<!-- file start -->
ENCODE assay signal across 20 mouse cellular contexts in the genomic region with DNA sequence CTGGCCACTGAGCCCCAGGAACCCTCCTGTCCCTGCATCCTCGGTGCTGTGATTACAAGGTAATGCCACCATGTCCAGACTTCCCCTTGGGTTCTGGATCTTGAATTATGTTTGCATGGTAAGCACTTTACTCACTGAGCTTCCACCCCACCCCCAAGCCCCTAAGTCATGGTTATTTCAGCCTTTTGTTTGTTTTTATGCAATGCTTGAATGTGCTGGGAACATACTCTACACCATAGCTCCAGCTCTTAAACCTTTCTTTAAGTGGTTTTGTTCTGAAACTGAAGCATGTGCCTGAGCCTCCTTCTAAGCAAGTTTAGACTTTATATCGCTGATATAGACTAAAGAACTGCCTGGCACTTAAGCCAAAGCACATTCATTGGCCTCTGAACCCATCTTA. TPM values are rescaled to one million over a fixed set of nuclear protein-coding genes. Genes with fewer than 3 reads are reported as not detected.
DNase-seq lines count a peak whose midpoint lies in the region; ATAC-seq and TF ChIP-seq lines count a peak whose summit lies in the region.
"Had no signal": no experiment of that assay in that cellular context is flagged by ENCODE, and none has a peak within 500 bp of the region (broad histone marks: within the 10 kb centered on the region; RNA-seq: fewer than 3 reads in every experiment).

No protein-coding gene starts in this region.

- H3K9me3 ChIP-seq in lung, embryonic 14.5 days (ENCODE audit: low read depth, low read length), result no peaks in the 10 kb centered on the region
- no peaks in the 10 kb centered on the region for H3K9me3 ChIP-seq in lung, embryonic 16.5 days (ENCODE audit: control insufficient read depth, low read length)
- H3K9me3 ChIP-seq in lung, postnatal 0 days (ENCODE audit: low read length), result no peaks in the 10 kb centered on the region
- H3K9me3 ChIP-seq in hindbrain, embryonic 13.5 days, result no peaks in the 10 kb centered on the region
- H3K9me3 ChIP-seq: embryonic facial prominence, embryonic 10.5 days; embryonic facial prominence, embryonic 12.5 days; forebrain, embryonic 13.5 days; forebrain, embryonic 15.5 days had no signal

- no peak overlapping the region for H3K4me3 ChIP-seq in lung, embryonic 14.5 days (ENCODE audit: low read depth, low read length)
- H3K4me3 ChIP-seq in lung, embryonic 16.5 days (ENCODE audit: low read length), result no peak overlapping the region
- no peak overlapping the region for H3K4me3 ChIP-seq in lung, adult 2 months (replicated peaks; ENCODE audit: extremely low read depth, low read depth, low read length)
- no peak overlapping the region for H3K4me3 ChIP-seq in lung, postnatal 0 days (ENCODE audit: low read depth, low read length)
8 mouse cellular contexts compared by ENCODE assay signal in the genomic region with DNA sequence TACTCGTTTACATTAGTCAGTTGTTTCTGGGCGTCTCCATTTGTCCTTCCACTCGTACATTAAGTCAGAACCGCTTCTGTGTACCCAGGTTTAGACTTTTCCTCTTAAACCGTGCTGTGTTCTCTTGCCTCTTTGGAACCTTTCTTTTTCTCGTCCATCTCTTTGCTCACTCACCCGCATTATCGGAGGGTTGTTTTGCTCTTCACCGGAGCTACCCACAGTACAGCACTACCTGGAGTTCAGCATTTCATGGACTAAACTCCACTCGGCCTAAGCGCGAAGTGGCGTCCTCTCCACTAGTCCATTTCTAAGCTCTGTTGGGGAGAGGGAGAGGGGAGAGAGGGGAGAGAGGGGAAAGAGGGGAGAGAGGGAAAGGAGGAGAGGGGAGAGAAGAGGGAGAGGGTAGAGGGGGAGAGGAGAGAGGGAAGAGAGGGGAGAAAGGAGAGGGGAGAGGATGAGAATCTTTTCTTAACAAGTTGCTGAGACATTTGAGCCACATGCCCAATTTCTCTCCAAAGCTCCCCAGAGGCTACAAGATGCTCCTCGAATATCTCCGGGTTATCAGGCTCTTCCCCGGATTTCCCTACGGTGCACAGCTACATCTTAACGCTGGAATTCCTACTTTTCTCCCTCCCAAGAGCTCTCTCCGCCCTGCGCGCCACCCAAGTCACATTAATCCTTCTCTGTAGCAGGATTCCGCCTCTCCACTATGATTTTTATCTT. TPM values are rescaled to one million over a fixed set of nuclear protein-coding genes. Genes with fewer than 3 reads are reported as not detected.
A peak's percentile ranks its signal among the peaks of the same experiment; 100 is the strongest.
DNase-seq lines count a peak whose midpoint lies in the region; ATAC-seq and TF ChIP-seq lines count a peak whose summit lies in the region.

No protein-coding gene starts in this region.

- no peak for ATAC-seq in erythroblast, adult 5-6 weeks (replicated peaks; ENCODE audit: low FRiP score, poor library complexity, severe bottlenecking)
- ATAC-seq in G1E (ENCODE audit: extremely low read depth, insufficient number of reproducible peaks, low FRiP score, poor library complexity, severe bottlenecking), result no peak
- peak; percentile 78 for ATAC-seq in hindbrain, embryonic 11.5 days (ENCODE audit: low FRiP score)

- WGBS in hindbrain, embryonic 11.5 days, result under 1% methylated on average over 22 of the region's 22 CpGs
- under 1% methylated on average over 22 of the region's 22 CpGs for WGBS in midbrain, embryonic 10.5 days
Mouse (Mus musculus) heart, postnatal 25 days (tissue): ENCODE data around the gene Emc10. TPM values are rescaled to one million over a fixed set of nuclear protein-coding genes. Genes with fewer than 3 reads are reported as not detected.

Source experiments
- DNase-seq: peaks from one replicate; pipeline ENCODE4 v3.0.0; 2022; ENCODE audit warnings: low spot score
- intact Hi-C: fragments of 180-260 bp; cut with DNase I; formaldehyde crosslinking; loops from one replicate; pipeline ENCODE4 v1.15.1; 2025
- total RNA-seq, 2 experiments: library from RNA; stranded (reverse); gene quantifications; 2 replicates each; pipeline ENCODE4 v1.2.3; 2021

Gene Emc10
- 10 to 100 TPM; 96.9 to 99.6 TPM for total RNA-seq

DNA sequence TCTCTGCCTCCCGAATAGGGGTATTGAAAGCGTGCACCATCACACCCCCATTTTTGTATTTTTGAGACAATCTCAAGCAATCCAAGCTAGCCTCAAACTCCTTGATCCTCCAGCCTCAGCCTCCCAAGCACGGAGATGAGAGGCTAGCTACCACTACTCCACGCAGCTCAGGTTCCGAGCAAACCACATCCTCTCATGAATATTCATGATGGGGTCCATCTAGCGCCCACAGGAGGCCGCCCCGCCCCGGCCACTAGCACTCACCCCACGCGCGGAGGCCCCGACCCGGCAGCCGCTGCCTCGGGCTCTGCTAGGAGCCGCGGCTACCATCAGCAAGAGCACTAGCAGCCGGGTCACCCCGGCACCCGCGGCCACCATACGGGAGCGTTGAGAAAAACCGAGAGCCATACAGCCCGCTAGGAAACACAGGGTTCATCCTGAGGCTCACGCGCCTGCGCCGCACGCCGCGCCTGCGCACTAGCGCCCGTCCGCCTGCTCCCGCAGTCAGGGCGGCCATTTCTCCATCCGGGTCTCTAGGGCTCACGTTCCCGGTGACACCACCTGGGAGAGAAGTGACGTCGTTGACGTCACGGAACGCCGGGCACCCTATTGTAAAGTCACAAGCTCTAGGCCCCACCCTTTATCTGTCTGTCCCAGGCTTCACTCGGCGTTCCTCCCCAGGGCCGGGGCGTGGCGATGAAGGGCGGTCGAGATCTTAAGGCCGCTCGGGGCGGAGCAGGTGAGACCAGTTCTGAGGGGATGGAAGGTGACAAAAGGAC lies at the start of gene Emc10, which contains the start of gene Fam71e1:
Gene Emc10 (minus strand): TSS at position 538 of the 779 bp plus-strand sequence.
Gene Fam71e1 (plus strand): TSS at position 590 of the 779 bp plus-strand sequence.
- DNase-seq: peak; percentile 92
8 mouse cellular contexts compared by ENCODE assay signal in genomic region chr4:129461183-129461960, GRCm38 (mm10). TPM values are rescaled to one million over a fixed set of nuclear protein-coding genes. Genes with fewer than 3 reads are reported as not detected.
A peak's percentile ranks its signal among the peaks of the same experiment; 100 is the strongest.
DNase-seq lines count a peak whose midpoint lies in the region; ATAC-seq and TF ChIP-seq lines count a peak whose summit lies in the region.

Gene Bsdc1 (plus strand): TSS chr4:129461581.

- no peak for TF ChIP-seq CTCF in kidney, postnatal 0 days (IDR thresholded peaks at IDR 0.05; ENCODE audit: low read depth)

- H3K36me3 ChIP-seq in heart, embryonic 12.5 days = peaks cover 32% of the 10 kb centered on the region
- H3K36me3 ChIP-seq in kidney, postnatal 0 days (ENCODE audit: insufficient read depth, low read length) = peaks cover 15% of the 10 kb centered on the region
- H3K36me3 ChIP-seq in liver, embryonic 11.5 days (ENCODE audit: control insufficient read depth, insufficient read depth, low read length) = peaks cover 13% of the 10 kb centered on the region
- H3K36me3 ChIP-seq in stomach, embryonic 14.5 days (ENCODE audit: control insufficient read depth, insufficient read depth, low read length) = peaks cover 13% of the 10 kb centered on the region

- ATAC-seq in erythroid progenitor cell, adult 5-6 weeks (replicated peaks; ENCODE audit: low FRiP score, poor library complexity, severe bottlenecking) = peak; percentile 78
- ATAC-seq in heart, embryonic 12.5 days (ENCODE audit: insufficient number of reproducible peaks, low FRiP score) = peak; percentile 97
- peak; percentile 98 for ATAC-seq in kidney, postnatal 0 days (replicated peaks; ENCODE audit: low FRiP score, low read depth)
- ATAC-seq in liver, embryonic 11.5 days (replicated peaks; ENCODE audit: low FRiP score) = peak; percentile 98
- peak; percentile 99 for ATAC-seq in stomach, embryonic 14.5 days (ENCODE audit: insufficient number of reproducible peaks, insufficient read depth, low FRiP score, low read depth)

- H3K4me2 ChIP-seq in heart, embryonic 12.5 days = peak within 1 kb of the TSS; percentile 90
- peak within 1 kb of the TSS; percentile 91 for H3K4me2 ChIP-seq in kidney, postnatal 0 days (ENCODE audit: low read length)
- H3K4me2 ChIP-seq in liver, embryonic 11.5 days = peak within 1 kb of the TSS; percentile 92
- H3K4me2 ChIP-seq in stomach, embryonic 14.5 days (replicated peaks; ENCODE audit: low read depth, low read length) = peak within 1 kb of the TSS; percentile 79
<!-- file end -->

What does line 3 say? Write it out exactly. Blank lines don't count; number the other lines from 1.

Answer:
"Had no signal": no experiment of that assay in that cellular context is flagged by ENCODE, and none has a peak within 500 bp of the region (broad histone marks: within the 10 kb centered on the region; RNA-seq: fewer than 3 reads in every experiment).